Magazine Publishers of America members who keep an eye on postal-rate hikes had been led to believe the boost would be in single digits for 2001. A double-digit increase would dramatically affect publishers' cost structures. The possible result: lowered rate bases-the guaranteed amount of circulation promised advertisers-higher ad rates and more costs passed on to consumers.
"This is as serious an issue as any that we are going to face over the next year," said Christopher M. Little, Meredith Corp. Publishing Group president and head of the MPA's government affairs committee.
A 15% rate increase on periodicals, commonly referred to as second-class mail, would be more than double the proposed increases for first- or third-class mail. The rates for those classes of mail are expected to increase 6%.
"We strongly feel that this is unfair," said Nina Link, MPA president-CEO. "We've worked very hard to partner with the post office to find ways to reduce costs on both sides, and that is not being taken into consideration."
The U.S. Postal Service will make its recommendations to the Postal Rate Commission this month. After those recommendations are made, hearings will be held to determine if those hikes will be made.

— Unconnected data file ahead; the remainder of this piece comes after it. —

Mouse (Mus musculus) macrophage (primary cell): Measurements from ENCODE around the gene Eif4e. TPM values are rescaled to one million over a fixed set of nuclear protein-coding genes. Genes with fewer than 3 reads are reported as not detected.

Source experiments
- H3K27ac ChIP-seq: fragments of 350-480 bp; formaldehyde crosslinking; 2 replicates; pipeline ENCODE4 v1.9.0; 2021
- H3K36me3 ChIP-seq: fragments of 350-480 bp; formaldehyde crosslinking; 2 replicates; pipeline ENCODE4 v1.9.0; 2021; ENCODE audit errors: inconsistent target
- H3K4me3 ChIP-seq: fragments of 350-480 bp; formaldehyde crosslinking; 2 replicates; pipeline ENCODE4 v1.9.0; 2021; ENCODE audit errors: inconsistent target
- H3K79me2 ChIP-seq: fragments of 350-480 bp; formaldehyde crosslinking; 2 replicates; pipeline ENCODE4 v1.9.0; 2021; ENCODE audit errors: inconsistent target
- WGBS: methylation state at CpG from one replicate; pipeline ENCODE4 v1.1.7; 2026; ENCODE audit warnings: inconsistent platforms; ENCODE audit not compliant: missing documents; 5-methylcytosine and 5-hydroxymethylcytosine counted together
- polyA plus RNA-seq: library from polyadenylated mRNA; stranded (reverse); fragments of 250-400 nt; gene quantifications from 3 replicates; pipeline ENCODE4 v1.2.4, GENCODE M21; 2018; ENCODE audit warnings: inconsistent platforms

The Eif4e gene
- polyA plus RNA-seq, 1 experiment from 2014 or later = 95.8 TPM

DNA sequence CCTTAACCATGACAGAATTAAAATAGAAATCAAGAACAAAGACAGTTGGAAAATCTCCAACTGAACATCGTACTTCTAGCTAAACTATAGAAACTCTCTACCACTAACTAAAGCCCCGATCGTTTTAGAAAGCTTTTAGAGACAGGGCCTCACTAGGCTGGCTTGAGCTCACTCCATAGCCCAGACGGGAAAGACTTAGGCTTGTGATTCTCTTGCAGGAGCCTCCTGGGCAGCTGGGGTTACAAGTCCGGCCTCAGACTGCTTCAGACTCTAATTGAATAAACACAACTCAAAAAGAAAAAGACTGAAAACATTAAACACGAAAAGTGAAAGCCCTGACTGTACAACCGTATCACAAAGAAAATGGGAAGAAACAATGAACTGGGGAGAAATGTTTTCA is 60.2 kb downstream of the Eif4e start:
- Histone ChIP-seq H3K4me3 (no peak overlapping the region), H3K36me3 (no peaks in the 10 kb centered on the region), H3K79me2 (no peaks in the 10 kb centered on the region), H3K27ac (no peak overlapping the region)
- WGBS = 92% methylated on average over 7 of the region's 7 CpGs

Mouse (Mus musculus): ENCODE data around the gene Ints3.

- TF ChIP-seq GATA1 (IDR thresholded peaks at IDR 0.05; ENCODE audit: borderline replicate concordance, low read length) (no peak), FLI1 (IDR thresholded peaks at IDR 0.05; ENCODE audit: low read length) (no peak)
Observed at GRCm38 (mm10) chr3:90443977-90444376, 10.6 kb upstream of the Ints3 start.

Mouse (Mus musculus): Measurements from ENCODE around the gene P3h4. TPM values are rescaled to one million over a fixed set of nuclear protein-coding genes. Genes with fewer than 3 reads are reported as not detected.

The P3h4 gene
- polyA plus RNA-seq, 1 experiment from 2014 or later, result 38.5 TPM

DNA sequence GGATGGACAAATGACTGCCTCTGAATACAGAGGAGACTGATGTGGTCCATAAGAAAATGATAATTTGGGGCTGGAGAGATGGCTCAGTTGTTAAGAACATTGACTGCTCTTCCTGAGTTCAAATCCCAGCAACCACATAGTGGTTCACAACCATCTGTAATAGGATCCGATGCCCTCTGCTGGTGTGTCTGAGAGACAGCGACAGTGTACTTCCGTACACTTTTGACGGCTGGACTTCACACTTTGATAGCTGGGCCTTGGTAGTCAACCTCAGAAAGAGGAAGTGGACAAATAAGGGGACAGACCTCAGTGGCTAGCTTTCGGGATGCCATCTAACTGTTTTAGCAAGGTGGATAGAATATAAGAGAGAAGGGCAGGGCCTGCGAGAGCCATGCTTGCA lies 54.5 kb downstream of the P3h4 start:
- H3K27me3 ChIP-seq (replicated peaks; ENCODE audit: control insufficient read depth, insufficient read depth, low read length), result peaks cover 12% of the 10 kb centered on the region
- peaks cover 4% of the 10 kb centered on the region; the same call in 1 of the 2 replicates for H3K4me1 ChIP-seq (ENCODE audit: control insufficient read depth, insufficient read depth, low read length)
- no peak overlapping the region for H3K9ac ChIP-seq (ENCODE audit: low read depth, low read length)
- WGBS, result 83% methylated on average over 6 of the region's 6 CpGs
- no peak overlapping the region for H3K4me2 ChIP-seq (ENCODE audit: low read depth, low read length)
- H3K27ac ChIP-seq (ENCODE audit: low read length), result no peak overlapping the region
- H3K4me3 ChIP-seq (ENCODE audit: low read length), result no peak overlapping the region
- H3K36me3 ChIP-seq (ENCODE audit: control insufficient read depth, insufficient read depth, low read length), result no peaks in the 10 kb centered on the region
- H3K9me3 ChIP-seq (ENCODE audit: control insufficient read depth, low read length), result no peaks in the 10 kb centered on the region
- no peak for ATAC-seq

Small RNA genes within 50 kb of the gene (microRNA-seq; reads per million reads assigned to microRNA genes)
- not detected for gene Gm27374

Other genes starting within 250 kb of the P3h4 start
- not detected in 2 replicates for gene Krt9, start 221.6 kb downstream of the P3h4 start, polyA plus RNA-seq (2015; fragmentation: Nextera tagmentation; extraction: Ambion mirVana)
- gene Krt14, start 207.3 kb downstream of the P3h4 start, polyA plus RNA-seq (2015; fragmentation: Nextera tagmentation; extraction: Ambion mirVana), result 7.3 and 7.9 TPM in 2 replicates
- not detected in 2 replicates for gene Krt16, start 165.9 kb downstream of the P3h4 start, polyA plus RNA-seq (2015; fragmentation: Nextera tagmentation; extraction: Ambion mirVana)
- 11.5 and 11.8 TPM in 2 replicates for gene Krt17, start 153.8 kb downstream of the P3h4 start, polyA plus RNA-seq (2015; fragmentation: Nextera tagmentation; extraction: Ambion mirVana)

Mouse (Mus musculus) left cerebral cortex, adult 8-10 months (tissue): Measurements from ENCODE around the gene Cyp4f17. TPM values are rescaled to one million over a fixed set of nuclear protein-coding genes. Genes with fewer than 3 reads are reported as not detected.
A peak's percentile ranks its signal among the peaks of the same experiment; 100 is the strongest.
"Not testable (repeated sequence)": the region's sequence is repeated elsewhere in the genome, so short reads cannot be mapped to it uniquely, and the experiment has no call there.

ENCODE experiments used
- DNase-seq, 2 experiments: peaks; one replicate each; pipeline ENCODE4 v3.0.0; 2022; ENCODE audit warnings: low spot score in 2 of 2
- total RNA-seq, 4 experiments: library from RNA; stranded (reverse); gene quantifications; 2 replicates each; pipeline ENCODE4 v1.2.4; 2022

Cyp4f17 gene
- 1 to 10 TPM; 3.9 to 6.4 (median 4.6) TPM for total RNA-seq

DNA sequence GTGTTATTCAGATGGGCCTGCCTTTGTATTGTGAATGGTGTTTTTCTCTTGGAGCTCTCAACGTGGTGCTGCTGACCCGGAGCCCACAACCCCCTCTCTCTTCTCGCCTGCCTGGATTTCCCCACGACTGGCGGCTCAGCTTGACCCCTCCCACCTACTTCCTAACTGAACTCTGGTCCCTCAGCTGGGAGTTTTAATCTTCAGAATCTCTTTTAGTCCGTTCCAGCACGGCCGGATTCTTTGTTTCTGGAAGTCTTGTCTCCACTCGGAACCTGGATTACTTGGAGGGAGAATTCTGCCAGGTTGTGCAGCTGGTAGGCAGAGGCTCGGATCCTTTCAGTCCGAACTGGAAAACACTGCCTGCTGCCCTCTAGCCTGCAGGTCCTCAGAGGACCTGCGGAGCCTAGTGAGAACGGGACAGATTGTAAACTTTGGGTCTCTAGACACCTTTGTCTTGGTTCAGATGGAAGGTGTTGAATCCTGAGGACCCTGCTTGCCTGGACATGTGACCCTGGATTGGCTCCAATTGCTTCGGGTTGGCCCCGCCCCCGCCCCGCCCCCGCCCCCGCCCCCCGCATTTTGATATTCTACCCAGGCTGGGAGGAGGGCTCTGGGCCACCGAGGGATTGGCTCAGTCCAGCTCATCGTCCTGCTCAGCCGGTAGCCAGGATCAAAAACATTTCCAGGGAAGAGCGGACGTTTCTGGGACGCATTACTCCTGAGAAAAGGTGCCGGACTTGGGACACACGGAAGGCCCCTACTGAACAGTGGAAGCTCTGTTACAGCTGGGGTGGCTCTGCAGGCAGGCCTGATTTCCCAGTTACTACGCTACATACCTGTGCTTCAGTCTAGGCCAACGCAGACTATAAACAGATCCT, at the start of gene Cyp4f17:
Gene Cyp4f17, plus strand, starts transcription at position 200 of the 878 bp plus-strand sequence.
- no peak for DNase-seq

MPA plans to lodge a formal protest during those hearings, which will continue into 2000.
The last postal rate hike was in 1997 and was just 4.6%.
"We feel the post office is not listening to magazines," said Don Logan, president-CEO of Time Inc. "We've helped them develop all kinds of labor-saving devices, and we are not getting the credit for that. We've worked to get the costs out of the system on our side, but they haven't done it on their side."
Postmaster General William J. Henderson was scheduled to met with MPA board